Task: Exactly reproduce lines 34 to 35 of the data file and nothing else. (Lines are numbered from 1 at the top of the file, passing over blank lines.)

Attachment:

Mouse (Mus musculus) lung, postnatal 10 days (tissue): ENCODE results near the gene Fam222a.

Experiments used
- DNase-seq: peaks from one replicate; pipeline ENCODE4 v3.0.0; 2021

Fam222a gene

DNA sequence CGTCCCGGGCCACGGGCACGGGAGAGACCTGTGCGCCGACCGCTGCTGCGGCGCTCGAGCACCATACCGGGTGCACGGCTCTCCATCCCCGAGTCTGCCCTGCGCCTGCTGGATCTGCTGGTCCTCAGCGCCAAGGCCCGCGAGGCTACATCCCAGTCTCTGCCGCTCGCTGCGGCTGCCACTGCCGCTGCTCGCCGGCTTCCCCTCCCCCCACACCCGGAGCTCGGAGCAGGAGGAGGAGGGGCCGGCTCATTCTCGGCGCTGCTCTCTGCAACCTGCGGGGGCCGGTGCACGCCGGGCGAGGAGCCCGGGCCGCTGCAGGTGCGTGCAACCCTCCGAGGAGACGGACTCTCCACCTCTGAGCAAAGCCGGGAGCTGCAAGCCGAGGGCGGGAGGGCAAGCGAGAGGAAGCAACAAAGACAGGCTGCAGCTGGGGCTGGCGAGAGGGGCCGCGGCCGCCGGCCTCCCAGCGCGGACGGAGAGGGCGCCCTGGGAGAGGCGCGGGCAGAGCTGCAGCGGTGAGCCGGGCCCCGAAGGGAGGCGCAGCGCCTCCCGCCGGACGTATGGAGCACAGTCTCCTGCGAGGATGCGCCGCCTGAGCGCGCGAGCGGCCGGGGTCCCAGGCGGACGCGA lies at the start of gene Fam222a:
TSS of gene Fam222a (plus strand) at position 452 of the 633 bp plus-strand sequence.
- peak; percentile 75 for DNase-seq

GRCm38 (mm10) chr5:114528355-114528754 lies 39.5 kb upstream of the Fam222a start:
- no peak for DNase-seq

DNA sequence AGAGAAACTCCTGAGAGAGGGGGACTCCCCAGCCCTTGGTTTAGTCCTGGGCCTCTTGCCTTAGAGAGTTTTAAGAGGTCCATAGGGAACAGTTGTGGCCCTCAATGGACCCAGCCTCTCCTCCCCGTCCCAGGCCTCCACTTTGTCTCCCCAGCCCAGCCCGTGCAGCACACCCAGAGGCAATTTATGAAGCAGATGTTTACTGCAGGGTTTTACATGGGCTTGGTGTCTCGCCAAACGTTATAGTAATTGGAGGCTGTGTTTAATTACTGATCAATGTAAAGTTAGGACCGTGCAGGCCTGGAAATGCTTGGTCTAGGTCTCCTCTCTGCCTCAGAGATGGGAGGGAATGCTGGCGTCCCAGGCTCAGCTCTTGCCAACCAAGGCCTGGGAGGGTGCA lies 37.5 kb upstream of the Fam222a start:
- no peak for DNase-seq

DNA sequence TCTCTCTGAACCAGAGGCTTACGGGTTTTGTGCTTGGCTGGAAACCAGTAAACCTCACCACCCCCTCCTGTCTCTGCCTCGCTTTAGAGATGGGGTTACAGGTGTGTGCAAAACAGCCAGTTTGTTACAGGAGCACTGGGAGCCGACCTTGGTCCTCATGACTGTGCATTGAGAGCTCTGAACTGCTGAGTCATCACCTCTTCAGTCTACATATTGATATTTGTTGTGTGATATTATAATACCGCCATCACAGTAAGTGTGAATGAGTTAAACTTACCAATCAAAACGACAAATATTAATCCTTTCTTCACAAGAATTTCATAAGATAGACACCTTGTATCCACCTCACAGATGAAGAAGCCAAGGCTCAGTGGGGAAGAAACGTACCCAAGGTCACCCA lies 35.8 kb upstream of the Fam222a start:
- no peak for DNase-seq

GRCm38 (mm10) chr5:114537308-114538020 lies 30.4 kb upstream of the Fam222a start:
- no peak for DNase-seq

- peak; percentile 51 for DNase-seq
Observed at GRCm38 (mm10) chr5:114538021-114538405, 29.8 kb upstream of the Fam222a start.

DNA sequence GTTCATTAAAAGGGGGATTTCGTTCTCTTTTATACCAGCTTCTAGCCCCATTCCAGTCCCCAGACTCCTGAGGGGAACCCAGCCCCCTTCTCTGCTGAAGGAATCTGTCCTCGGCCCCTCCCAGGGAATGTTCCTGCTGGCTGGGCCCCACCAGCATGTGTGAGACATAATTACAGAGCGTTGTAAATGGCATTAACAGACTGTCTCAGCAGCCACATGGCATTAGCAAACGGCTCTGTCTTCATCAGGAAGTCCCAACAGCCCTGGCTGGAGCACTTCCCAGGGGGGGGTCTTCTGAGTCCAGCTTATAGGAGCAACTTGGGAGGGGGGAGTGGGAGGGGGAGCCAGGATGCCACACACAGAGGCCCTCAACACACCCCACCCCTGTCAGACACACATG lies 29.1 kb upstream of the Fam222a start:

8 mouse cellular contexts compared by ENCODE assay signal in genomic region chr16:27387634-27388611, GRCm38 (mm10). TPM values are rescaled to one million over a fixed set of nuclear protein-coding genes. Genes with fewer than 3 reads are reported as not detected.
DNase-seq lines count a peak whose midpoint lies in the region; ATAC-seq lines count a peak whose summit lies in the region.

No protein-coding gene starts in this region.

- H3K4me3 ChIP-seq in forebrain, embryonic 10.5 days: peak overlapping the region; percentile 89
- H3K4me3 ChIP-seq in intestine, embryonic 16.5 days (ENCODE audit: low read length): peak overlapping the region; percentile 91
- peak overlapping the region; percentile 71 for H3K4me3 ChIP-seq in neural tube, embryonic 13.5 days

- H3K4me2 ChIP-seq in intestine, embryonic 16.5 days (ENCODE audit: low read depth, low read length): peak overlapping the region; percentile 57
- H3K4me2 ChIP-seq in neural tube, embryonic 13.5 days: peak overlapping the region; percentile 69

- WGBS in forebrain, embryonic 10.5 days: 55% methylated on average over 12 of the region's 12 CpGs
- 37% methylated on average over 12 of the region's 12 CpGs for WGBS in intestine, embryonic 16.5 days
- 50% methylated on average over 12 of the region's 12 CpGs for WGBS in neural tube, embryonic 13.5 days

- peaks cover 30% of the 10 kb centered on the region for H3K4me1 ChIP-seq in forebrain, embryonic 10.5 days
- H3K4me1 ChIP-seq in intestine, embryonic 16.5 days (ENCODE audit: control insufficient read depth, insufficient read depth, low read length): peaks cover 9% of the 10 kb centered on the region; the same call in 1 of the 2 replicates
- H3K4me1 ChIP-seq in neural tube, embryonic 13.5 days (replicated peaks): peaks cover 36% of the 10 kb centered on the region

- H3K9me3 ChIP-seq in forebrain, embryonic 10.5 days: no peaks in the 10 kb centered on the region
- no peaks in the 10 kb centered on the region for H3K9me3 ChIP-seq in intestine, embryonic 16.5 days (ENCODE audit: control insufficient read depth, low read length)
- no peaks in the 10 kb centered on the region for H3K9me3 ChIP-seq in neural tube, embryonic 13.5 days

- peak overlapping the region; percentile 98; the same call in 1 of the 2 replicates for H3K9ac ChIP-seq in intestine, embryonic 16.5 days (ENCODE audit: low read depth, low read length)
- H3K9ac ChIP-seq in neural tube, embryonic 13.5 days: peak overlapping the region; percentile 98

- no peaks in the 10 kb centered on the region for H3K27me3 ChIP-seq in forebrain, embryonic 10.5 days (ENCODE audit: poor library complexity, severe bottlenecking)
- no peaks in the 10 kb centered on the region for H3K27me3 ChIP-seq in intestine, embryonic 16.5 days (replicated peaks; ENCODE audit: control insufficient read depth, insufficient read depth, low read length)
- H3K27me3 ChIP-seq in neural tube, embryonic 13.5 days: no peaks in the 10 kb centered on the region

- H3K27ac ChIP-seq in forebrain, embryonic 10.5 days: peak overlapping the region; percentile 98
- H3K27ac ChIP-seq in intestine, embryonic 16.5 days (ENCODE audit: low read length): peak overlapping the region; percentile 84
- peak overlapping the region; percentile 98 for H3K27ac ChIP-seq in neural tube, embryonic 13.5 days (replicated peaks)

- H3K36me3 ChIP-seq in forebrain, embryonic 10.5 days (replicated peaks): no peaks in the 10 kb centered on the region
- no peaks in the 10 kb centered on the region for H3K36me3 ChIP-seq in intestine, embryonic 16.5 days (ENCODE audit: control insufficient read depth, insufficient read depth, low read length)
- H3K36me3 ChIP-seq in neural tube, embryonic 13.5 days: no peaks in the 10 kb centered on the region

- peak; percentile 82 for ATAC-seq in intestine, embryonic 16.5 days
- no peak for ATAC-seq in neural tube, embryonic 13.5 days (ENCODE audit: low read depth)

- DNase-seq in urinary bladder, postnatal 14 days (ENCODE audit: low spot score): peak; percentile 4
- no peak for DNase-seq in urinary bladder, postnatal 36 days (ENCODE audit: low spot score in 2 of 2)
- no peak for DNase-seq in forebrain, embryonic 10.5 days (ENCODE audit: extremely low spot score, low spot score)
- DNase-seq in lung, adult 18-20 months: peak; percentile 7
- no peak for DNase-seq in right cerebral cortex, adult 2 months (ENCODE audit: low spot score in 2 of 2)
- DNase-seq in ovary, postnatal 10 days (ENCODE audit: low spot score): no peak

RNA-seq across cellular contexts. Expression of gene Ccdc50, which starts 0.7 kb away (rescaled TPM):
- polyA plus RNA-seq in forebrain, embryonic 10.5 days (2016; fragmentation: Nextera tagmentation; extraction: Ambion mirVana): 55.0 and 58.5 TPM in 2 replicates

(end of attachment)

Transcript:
- no peaks in the 10 kb centered on the region for H3K9me3 ChIP-seq in intestine, embryonic 16.5 days (ENCODE audit: control insufficient read depth, low read length)
- no peaks in the 10 kb centered on the region for H3K9me3 ChIP-seq in neural tube, embryonic 13.5 days